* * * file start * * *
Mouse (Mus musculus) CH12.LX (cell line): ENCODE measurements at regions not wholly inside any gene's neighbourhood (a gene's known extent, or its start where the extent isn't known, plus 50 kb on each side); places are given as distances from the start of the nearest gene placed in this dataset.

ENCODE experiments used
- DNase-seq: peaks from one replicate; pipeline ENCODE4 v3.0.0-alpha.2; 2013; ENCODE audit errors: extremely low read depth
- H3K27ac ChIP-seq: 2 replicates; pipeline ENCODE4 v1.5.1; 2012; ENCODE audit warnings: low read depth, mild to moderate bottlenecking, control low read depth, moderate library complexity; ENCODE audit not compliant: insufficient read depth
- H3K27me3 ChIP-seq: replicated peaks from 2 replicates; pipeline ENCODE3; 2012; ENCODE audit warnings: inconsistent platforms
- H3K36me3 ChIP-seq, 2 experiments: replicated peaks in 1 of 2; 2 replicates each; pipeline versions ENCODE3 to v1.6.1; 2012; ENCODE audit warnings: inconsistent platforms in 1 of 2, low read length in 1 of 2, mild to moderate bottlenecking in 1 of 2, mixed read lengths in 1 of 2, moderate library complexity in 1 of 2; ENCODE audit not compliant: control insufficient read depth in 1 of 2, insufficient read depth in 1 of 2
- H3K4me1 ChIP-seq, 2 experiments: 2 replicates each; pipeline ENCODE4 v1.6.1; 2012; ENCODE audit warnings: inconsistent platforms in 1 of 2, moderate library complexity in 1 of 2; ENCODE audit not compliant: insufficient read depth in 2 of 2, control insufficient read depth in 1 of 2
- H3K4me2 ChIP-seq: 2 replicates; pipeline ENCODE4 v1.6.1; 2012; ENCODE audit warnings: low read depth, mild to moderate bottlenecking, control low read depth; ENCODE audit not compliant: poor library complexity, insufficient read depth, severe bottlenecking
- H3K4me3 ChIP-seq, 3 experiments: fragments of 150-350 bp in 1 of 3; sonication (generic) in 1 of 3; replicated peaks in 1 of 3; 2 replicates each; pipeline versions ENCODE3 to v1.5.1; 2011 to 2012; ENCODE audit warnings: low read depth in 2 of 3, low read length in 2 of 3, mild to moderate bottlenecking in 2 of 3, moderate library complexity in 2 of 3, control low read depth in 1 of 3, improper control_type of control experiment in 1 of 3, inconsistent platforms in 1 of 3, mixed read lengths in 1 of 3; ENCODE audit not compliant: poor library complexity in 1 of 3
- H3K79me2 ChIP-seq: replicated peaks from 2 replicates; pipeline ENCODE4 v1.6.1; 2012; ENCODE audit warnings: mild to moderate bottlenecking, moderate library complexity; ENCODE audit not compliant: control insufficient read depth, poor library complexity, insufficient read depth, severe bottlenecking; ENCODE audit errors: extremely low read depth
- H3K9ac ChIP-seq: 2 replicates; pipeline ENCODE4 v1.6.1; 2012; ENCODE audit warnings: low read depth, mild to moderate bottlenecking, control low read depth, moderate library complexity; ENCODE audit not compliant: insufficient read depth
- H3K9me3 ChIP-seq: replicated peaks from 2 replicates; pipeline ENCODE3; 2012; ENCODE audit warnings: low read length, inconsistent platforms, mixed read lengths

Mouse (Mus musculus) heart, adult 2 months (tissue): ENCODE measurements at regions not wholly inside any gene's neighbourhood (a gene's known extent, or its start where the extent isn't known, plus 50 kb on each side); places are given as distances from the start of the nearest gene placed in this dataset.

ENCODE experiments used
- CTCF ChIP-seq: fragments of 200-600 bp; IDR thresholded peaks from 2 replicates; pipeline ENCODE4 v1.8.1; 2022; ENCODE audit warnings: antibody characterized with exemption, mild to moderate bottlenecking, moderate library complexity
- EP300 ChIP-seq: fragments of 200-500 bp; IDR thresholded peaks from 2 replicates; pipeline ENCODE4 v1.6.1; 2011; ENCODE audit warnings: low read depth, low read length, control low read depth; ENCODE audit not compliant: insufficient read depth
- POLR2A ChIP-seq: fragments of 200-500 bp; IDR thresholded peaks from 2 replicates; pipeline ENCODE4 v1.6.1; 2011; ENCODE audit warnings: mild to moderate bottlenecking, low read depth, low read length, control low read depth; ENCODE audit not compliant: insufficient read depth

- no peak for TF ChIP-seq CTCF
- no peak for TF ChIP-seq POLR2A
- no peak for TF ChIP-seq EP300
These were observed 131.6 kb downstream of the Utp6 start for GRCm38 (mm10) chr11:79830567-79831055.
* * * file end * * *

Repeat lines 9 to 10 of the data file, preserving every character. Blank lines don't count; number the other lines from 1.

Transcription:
- H3K4me3 ChIP-seq, 3 experiments: fragments of 150-350 bp in 1 of 3; sonication (generic) in 1 of 3; replicated peaks in 1 of 3; 2 replicates each; pipeline versions ENCODE3 to v1.5.1; 2011 to 2012; ENCODE audit warnings: low read depth in 2 of 3, low read length in 2 of 3, mild to moderate bottlenecking in 2 of 3, moderate library complexity in 2 of 3, control low read depth in 1 of 3, improper control_type of control experiment in 1 of 3, inconsistent platforms in 1 of 3, mixed read lengths in 1 of 3; ENCODE audit not compliant: poor library complexity in 1 of 3
- H3K79me2 ChIP-seq: replicated peaks from 2 replicates; pipeline ENCODE4 v1.6.1; 2012; ENCODE audit warnings: mild to moderate bottlenecking, moderate library complexity; ENCODE audit not compliant: control insufficient read depth, poor library complexity, insufficient read depth, severe bottlenecking; ENCODE audit errors: extremely low read depth